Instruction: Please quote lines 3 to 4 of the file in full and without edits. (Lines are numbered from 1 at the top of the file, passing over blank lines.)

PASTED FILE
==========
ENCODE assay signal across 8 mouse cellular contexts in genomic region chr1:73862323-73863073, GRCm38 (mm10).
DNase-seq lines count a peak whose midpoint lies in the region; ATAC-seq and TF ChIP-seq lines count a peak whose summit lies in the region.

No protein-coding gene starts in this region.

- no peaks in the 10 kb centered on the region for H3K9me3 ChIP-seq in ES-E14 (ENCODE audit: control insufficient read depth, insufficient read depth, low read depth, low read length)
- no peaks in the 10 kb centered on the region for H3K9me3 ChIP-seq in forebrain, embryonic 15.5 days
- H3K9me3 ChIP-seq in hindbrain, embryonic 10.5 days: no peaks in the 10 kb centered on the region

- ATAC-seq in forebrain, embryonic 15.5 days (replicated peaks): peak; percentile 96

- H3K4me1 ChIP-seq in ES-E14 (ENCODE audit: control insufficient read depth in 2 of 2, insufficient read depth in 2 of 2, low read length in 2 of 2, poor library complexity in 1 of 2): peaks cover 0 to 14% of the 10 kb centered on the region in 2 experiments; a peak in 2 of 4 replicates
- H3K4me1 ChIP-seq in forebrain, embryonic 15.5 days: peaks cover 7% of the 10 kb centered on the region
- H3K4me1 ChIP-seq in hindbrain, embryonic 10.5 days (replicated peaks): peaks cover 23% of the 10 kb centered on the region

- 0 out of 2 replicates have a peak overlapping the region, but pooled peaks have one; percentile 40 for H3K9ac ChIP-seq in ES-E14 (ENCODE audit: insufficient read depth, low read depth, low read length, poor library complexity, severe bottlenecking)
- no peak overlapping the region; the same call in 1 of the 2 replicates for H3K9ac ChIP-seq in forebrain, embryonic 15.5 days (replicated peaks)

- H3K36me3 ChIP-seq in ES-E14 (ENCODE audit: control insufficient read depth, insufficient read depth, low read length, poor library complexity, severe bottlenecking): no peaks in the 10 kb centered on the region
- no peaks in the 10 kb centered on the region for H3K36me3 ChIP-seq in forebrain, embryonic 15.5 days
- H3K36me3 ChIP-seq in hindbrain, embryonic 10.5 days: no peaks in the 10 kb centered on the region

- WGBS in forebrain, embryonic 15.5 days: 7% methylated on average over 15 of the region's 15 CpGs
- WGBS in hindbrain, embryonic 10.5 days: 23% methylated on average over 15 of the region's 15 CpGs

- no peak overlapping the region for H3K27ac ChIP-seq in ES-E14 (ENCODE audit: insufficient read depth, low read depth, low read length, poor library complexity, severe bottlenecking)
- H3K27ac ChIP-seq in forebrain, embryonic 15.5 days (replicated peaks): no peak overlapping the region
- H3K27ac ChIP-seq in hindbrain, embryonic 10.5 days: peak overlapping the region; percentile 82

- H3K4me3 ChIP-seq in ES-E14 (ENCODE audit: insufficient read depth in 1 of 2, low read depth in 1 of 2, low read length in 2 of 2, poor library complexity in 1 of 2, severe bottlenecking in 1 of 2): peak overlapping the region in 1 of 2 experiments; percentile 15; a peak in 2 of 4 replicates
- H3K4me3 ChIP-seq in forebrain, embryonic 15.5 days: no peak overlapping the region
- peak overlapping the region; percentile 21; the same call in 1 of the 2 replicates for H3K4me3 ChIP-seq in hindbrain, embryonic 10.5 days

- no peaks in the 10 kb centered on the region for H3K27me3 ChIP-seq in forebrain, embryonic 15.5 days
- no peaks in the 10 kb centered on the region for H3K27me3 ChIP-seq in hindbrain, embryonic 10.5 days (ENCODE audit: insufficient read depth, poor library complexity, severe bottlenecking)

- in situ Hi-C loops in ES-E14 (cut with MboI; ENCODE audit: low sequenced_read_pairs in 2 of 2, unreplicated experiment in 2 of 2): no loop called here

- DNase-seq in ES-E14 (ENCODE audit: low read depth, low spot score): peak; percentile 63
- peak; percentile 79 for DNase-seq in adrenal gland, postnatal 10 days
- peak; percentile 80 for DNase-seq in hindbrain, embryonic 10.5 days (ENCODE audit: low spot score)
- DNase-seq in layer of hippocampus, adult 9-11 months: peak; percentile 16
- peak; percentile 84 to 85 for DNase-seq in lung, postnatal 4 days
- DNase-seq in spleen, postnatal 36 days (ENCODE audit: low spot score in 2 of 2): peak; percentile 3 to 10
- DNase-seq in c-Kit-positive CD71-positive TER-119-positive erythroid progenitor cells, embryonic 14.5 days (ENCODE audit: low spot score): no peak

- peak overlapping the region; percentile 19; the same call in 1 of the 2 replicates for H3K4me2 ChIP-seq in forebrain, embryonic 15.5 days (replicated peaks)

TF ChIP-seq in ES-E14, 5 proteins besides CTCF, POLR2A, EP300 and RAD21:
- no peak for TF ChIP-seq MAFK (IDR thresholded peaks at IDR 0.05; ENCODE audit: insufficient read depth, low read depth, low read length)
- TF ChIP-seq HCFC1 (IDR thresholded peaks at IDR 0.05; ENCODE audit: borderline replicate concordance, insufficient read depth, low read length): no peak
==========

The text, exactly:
No protein-coding gene starts in this region.

- no peaks in the 10 kb centered on the region for H3K9me3 ChIP-seq in ES-E14 (ENCODE audit: control insufficient read depth, insufficient read depth, low read depth, low read length)